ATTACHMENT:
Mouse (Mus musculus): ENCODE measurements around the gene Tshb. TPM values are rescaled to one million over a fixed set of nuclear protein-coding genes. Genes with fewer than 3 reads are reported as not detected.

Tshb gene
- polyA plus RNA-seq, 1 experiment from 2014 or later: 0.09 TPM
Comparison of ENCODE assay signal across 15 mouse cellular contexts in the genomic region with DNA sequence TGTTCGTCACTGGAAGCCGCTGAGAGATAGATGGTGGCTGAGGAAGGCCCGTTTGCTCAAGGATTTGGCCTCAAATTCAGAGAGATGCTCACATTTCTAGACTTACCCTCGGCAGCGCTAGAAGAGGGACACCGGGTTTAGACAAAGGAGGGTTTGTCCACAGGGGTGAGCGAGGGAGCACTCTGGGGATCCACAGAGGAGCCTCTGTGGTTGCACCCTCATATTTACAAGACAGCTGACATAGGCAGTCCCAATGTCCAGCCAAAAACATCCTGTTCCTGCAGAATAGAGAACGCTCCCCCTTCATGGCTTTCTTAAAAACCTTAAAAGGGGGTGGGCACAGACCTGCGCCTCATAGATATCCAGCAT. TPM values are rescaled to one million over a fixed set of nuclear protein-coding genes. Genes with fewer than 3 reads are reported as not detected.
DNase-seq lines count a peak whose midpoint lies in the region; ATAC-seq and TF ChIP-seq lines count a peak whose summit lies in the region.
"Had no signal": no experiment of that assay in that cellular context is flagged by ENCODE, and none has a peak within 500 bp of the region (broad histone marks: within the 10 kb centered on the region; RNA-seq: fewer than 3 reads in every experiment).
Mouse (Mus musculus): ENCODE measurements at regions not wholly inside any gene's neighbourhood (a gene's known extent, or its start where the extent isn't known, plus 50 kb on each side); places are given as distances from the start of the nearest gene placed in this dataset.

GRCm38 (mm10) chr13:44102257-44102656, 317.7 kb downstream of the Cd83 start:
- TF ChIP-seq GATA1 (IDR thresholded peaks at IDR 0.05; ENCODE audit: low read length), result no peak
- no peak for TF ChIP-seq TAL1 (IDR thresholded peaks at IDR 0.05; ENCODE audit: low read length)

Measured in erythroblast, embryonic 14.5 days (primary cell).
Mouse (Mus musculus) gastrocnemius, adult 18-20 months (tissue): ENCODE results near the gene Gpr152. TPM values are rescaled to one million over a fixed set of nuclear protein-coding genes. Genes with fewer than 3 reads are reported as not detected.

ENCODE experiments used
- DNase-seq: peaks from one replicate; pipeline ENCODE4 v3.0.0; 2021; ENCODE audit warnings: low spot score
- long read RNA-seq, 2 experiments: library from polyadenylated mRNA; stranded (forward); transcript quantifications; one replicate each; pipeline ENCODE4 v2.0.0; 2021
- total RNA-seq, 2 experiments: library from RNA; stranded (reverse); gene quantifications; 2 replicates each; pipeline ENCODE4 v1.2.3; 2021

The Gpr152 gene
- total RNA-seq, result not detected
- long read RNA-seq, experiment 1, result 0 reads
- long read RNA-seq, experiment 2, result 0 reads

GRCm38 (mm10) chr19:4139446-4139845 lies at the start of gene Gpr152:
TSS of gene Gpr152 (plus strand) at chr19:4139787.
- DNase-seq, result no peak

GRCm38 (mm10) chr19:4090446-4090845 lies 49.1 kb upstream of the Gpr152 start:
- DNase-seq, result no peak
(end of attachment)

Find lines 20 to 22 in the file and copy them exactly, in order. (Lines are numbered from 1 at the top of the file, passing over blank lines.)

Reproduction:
- long read RNA-seq, experiment 2, result 0 reads

GRCm38 (mm10) chr19:4139446-4139845 lies at the start of gene Gpr152:
TSS of gene Gpr152 (plus strand) at chr19:4139787.